My father played bass for a short time with the Spade Cooley Band. He learned to play Western Swing as a youth growing up in Texas and New Mexico. My father taught me how to play guitar when I was a senior in HS because a ‘Hootenanny’ was scheduled and I wanted to participate. I guess I thought it was going to be EASY! Ha!
He had a steel string guitar with some very poor action, a terrible finger board and loose tuning keys. He taught me how to form the cords D, C and G and handed me a flat pick. I practiced every available moment of the day leading up to the ‘Hootenanny’ trying to form and transition the chords until my fingers were bloody!
One had to ‘audition’ to be selected for the ‘Hootenanny’! When the day came to audition I could barely press the strings down without grimacing. So my only recourse was just strumming the guitar while it sat on my lap and I sang the first song I wrote, “MY LOVE HAS LEFT ME” …woeful thing about a long-time crush I’d had on the boy next door since 1st grade…shall I name him? Steve…and how he’d gone and fallen in love with some other girl!
Anyway, one of the Baldwin Park HS teachers at the audition, Mr. Wolfe, took pity on me and said he would play guitar for me at the ‘Hootenanny’ Thank God! I sang two songs, MICHAEL ROW THE BOAT ASHORE and the one I’d written. Amazingly, I have a copy of the recording the school made of that ‘Hootenanny’ with a little snippet of me singing.
Around the same time, my cousin, David, took up playing the guitar too. He and I spent a lot of time together playing music. One day he called and said he’d found a great deal on a 1958 Martin D-18 for $125.00…did I want it? Did I want it? YES!!! And that’s how I came to own ‘Melissa’–yes I named my guitars and cars– ‘Melissa’ was a good instrument although her fingerboard was not perfect, the action was an entire WORLD improved which facilitated my progress immensely over the guitar I’d been playing. But, until I played well enough to really accompany myself, Dave accompanied me when I began performing at clubs, and in particular the Four Muses in San Clemente.
I got more proficient on guitar because I practiced as much as time allowed and FINALLY calluses formed on my fingers…now that’s a GOOD thing, but I couldn’t tune it to save my life…and that’s a BAD thing! Did you know that one must tune a guitar nearly after EVERY song?? (McCaslin was fond of saying, “Guitars are probably only in tune for about an hour between the hours of 4-5 in the morning!”) Can you imagine? I had people tuning my guitar for me all the time, but I could NEVER tune it between songs…bless my audience’s hearts and luckily for them, and me, I sang a lot of tunes a’ capella!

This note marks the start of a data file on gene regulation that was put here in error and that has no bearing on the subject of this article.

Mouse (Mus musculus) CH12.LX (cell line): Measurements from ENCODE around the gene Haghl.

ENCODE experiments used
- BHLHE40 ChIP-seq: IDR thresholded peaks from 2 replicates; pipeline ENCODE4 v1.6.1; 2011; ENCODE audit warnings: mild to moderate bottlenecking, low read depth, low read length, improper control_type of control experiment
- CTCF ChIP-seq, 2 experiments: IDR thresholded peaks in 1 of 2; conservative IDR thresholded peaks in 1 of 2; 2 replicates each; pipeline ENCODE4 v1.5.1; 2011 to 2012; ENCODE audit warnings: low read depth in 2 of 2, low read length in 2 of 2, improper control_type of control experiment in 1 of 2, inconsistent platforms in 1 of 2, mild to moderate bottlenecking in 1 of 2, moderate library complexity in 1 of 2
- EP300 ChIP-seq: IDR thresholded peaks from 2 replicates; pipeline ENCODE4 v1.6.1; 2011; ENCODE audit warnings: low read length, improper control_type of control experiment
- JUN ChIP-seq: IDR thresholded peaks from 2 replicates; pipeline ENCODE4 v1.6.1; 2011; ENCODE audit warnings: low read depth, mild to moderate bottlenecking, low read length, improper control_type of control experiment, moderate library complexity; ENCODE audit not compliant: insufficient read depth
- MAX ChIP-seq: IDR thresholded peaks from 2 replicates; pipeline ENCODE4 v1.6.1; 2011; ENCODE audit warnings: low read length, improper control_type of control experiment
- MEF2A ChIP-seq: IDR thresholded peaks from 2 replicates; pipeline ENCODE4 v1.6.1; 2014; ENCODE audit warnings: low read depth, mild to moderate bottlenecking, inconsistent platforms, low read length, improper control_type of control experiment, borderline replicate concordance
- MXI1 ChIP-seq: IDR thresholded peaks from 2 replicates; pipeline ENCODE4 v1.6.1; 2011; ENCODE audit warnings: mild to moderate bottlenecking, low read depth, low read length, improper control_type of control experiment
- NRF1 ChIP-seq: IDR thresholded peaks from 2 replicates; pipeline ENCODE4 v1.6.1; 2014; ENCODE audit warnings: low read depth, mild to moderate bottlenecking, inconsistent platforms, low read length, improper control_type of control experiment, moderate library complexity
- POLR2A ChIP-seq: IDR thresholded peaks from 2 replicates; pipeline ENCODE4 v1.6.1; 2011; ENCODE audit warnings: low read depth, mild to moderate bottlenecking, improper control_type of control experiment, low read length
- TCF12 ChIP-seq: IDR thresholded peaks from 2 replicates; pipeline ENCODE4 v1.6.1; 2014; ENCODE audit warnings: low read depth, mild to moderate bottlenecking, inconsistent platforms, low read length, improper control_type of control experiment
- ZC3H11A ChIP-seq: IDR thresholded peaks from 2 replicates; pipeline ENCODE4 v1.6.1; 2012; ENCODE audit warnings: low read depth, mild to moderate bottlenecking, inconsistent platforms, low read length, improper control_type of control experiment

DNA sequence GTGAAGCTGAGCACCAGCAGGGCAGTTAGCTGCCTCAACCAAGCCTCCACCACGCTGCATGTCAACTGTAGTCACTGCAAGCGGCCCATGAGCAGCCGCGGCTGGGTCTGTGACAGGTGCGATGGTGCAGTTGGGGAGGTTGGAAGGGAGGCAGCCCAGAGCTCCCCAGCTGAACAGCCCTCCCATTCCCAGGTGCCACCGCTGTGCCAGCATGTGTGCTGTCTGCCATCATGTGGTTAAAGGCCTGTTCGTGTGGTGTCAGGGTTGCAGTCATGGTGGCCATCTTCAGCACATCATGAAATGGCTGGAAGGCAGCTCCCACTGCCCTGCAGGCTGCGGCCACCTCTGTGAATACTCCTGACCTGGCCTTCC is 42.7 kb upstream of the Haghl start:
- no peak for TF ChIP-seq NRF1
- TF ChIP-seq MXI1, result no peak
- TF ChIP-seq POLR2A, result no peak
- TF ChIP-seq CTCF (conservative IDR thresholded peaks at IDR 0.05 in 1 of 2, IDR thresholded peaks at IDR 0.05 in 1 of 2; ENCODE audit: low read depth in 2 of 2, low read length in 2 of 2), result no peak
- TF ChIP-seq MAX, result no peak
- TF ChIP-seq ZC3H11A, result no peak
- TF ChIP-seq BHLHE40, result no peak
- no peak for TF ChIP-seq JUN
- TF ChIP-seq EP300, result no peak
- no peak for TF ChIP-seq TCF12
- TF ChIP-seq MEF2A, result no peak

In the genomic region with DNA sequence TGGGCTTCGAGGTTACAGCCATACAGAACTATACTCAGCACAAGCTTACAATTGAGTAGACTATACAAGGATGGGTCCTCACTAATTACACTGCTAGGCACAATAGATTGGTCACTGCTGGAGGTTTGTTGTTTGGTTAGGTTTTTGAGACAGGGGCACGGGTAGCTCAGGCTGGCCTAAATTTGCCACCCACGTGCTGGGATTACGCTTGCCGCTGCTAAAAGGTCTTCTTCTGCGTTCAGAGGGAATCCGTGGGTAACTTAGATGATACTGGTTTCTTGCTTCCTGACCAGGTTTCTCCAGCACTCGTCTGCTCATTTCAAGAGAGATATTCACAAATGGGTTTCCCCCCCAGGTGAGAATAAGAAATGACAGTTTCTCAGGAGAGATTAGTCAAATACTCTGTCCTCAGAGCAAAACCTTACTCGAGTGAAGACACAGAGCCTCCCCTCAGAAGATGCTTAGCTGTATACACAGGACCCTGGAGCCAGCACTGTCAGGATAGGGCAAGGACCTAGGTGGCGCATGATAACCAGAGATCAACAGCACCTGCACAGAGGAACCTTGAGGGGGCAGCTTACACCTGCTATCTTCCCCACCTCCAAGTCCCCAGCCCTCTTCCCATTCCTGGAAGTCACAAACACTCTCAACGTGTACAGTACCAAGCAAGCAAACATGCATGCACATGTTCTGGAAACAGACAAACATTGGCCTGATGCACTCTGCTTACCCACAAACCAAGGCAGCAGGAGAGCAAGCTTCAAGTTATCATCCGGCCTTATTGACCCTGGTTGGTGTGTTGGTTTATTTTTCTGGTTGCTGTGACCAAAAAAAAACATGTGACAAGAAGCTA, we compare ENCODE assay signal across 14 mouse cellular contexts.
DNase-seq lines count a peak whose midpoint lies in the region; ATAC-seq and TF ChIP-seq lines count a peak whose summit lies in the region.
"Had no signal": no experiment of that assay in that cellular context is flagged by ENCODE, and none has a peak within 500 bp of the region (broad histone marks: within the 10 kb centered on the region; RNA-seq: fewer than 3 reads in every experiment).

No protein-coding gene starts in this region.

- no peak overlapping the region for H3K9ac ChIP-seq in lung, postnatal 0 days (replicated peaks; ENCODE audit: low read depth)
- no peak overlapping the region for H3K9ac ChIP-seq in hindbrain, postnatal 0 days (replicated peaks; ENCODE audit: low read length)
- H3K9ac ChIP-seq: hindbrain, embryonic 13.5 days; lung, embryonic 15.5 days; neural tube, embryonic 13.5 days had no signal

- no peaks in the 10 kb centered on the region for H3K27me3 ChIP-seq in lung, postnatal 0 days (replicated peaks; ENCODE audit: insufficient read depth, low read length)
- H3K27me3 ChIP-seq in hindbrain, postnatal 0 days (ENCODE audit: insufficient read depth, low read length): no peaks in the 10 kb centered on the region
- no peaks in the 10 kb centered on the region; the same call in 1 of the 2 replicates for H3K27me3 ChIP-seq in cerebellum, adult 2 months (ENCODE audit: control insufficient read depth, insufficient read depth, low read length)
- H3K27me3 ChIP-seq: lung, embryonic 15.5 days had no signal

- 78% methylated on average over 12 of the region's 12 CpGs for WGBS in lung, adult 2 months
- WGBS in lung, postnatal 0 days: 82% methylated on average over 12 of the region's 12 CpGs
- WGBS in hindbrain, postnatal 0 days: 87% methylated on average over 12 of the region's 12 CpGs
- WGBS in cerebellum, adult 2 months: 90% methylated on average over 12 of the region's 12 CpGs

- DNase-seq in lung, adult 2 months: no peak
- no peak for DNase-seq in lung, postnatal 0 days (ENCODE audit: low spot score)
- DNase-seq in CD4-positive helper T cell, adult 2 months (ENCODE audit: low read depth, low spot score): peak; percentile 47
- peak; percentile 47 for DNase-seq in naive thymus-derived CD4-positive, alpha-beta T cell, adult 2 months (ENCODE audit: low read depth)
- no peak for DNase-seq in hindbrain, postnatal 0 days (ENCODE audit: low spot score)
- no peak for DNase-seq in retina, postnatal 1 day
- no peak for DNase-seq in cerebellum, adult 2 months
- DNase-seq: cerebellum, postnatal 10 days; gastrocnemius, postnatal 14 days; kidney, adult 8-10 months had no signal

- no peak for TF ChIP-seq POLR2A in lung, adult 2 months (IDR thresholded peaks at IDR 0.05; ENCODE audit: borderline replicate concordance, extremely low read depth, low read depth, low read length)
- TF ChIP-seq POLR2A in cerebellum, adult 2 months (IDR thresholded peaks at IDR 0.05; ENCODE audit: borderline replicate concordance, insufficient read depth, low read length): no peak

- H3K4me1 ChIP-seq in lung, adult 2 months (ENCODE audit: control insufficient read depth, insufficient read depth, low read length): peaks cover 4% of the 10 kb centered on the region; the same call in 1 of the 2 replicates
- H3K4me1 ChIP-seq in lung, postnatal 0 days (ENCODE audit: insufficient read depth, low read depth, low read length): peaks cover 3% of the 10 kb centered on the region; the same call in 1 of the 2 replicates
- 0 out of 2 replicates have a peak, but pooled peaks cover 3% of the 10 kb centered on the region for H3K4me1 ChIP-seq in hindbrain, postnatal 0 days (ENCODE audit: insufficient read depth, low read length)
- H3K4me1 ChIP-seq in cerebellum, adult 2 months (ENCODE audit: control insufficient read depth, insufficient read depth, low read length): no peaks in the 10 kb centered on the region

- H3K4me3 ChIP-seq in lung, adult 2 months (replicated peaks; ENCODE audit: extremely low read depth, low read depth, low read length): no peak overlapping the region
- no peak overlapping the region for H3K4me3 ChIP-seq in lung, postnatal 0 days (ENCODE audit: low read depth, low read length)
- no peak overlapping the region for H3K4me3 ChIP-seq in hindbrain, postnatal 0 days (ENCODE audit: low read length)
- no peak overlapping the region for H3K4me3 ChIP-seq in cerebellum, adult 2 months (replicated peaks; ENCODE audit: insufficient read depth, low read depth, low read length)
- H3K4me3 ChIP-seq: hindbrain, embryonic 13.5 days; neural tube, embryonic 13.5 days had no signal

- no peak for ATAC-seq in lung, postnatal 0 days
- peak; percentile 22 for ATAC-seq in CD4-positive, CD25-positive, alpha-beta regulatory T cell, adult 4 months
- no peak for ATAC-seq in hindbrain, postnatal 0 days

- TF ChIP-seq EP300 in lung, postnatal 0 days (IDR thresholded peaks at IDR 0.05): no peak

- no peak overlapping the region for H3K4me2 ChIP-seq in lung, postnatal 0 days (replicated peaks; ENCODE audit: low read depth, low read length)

Eventually, Dave and I disagreed about some song to add to the repertoire or something and when he pointed out how much I needed him since I didn’t know HOW to tune my own guitar, that was when I decided I just HAD to learn so I bought a tuning fork! Finally! FREEDOM from asking others to tune for me, but OMGosh, now I actually noticed when the guitar was out of tune and would forever be the victim of ‘chain tuning’!
By 1966 I was already a ‘fixture’ at the Four Muses, The Paradox, the Golden Bear, Troubadour, Ledbetter’s, college coffee houses, at which I was a paid performer and a ‘hoot’ night performer.
One of the lost opportunities I had was when I was singing at a little bar in Westwood. I was about 19 and had to sit in the kitchen between sets because I was under age to sit in the bar…I guess they didn’t serve food? Anyway, one night a gentleman gave me his card telling me he was from the San Francisco Light Opera Company. He said I should audition but I never went because I could not read music.
I recall Maury Manseau and I often met to play music when he was in town from touring with the Sunshine Company. Later Bruce Buell joined us. We worked up tunes written by other folks including a dynamite rendition of the 2:10 TRAIN by Steve Gillette. I have a copy on tape, but not an MP3. If I figure out HOW to get an MP3 made of it, I’ll add it.
After signing the record contract with Polydor in early 1969, I moved to Glendale and into a little house found by Barb and fondly known as ‘The Mouse House’, which I think was a name chosen by my friend Claudia. Shortly after moving to Glendale, the renowned artist, John Solie , (I met John and his wonderful wife, Shirley by someone I’d met at The Whole who’d invited to John and Shirley’s after a night of performing) called me to say he was totally bored and asked if I could come over and sing to him while he painted me. Of course it took the entire day and here’s the product.